“One” paints an uncompromising portrait of the world's end. Though bearing echoes of preceding post-apocalyptic works, it blazes an original trail by instilling a numbing atmosphere of stark, stripped down survival. Man has fallen down the evolutionary ladder, and it's doubtful as to whether he'll rise, ever again.
In a flash, ethereal fire wipes away everything. Richard Jane is an undersea diver employed by an oil company. He and his team are submerged at the time of the 'Event', protected by miles of sea overhead. It comes with a crackling hiss of the intercom, then an underwater downpour of dead, bleeding fish – everywhere. Jane and his team are the only ones to initially survive, their entire company on the surface killed.
Of his comrades, Jane alone makes it to shore. From there begins an agonizing trek to London. What's happened? Who's at fault? Was the cause natural, mechanical...or war? Eventually, Jane encounters others, even welcomes a nurse and a young boy as his regular companions, but deep inside one desire smolders into an obsession: get to London, find his only son Stanley, the joy of his life. Has Stanley survived the world's end, is he numbered among the dead...or has something much, much worse happened to him?
Years pass. Survivors band together in pockets all over London. Something like life continues, but it is hard, emaciated, caustic. Still nothing is known about the 'Event', except this: after it, something came on the winds, from the sky and beyond...and infested the dead. They now walk, blindly, senseless, devouring human men and dragging off the women for awful, unknown designs. A desperate plan has been hatched to raft across the London Channel, yet Jane still hunts the dark, wet corners of a crumbling London, despondently searching for a son he no longer believes has survived... but still can't let go of, regardless.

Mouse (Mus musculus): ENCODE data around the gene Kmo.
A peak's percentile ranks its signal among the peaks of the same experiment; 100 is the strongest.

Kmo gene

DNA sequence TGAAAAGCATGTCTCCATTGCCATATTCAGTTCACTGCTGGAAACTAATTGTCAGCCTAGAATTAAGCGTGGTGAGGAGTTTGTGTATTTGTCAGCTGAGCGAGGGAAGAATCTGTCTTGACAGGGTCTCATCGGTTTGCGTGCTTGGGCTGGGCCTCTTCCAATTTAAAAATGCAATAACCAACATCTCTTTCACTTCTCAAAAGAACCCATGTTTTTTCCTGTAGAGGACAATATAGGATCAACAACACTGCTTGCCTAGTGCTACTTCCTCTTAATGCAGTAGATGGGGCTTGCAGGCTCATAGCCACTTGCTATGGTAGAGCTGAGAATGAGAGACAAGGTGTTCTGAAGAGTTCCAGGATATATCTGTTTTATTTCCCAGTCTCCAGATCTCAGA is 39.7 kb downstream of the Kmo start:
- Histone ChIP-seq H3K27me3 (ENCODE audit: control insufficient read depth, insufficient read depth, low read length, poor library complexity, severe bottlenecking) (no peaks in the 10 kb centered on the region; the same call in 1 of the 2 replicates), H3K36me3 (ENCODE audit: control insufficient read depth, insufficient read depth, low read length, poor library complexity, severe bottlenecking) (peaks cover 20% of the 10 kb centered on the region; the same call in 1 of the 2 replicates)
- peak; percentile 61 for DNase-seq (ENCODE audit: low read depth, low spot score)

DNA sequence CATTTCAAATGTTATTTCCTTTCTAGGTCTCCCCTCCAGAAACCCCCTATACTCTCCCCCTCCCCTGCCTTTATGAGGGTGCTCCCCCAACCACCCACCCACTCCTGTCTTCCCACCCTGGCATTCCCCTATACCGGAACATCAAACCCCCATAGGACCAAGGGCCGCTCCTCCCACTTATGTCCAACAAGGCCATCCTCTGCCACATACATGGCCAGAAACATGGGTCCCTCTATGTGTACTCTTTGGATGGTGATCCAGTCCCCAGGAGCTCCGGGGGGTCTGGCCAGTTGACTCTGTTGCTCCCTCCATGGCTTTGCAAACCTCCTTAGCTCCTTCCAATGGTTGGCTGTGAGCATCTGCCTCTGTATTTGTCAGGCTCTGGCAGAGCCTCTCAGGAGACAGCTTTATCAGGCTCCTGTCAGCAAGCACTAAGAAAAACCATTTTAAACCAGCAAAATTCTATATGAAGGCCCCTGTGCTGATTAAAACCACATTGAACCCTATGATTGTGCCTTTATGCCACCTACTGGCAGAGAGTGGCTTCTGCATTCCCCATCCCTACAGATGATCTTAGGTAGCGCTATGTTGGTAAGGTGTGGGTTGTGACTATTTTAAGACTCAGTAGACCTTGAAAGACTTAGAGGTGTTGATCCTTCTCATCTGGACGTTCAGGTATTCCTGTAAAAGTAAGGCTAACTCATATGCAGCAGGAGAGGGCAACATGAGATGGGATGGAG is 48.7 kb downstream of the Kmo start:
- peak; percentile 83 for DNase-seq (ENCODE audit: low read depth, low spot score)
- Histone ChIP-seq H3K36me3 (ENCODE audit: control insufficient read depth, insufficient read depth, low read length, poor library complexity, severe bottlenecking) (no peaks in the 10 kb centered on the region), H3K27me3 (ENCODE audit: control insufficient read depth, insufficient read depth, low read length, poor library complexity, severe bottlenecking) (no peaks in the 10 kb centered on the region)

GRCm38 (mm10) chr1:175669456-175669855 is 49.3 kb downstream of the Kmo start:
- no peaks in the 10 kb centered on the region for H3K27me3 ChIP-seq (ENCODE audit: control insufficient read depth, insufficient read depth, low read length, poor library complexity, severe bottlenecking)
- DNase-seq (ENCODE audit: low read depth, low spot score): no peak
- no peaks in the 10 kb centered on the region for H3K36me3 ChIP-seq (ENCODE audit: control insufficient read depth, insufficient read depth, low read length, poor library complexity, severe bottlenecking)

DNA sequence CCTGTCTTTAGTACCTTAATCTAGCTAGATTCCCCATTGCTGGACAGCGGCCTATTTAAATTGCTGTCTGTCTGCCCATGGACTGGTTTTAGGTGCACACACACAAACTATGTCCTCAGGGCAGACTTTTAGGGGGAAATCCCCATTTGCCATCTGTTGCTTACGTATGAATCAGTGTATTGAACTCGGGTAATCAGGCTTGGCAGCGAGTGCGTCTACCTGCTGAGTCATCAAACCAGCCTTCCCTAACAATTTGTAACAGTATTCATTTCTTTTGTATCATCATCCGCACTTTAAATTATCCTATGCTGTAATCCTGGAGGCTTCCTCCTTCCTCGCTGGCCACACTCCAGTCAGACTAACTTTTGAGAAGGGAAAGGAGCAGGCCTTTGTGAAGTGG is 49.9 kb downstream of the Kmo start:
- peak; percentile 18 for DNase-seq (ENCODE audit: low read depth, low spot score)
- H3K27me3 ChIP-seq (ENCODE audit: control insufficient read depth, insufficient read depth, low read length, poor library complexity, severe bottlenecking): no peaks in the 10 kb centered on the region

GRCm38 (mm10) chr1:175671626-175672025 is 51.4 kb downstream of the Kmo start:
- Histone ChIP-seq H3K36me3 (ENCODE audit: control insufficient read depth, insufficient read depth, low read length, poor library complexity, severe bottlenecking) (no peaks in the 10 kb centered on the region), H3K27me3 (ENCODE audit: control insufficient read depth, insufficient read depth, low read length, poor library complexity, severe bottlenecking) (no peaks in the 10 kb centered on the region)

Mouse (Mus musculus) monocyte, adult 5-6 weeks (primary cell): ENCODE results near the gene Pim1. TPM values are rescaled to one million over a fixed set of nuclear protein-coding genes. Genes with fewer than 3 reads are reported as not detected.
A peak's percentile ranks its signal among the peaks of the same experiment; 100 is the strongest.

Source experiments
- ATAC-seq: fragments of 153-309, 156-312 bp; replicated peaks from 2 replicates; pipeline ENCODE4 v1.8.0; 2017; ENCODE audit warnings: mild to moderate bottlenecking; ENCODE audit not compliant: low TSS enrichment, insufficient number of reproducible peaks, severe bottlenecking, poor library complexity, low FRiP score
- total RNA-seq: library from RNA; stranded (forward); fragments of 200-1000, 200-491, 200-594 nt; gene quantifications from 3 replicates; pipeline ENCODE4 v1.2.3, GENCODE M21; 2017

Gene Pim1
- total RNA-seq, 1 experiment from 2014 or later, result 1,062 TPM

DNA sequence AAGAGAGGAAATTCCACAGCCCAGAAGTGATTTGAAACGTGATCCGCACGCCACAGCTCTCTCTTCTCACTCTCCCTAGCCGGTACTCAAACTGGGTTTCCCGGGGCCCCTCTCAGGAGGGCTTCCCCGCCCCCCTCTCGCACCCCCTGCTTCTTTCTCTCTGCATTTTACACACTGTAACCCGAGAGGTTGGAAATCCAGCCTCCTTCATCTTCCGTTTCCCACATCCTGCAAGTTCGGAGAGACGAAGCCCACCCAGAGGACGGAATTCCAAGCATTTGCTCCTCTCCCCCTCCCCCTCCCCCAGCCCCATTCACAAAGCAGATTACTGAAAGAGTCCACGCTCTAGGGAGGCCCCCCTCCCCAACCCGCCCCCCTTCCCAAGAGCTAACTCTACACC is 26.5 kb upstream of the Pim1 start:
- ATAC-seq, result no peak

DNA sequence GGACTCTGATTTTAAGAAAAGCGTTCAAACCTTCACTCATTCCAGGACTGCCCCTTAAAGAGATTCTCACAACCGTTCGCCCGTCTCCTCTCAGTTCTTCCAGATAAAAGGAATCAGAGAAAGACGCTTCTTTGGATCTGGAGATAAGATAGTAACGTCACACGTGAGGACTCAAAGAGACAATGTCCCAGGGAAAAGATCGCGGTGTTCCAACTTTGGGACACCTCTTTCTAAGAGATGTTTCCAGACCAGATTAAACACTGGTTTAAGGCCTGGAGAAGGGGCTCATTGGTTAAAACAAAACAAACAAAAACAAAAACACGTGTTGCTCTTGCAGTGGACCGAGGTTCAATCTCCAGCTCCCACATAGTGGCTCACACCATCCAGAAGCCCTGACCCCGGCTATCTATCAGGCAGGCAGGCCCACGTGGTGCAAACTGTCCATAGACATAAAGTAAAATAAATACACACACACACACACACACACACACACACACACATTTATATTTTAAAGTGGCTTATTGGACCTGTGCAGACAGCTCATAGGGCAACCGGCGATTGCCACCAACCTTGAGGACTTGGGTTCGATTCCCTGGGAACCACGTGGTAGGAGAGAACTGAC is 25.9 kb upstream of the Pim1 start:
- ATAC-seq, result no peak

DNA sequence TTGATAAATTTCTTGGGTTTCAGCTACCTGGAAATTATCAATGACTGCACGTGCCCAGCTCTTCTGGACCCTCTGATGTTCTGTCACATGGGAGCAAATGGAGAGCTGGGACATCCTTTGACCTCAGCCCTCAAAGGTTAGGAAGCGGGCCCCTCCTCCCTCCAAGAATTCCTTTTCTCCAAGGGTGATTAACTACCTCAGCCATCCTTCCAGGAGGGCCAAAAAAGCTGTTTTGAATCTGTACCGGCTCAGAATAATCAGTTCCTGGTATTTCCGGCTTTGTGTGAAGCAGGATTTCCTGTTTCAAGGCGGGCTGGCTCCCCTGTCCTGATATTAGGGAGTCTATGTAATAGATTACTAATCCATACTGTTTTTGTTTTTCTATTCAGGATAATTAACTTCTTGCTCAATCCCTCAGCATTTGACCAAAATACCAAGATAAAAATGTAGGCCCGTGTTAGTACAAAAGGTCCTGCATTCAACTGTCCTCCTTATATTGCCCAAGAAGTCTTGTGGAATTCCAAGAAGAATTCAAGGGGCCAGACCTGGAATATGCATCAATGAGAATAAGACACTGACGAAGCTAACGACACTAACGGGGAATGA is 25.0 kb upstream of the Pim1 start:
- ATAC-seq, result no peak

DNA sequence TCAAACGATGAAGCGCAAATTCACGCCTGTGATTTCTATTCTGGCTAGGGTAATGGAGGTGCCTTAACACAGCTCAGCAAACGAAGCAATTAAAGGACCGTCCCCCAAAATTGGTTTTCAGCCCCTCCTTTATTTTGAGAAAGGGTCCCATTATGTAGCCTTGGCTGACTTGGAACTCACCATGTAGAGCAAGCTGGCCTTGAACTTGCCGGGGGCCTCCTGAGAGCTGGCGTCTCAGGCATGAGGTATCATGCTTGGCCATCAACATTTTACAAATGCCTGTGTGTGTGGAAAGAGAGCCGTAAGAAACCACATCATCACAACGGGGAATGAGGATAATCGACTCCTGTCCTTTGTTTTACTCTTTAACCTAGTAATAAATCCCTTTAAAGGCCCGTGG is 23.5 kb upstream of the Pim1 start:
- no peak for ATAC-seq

Though post-apocalyptic tales have been “done before”, Conrad avoids all the obvious cliches. Even the requisite “zombies” read differently, though they do bear a resemblance to those in “The Rising” and “Dead City” because wildlife is infected, also. However, Conrad proves an oft-argued point: a horror staple doesn't have to be dried up or over-told. The real center of this novel is Jane's sense of loss, his quest to find Stanley. In many ways, everything else serves as compelling backdrop matter.
Also, William's vision of a post-apocalyptic world is very realistic. There's no grand battle for humanity's future (“Terminator: Salvation”). There's no Mother Abigail drawing together good souls against a didactic evil like Randall Flagg (“The Stand”). There aren't even diabolical zombies readers can root against, such as Brian Keene's wonderful creations, led by the maniacal Ob (“The Rising”). There's no kitschy explanation of the “Event”. Just a horrible end, scrabbling survivors, new kinds of predators, and slim hope for all.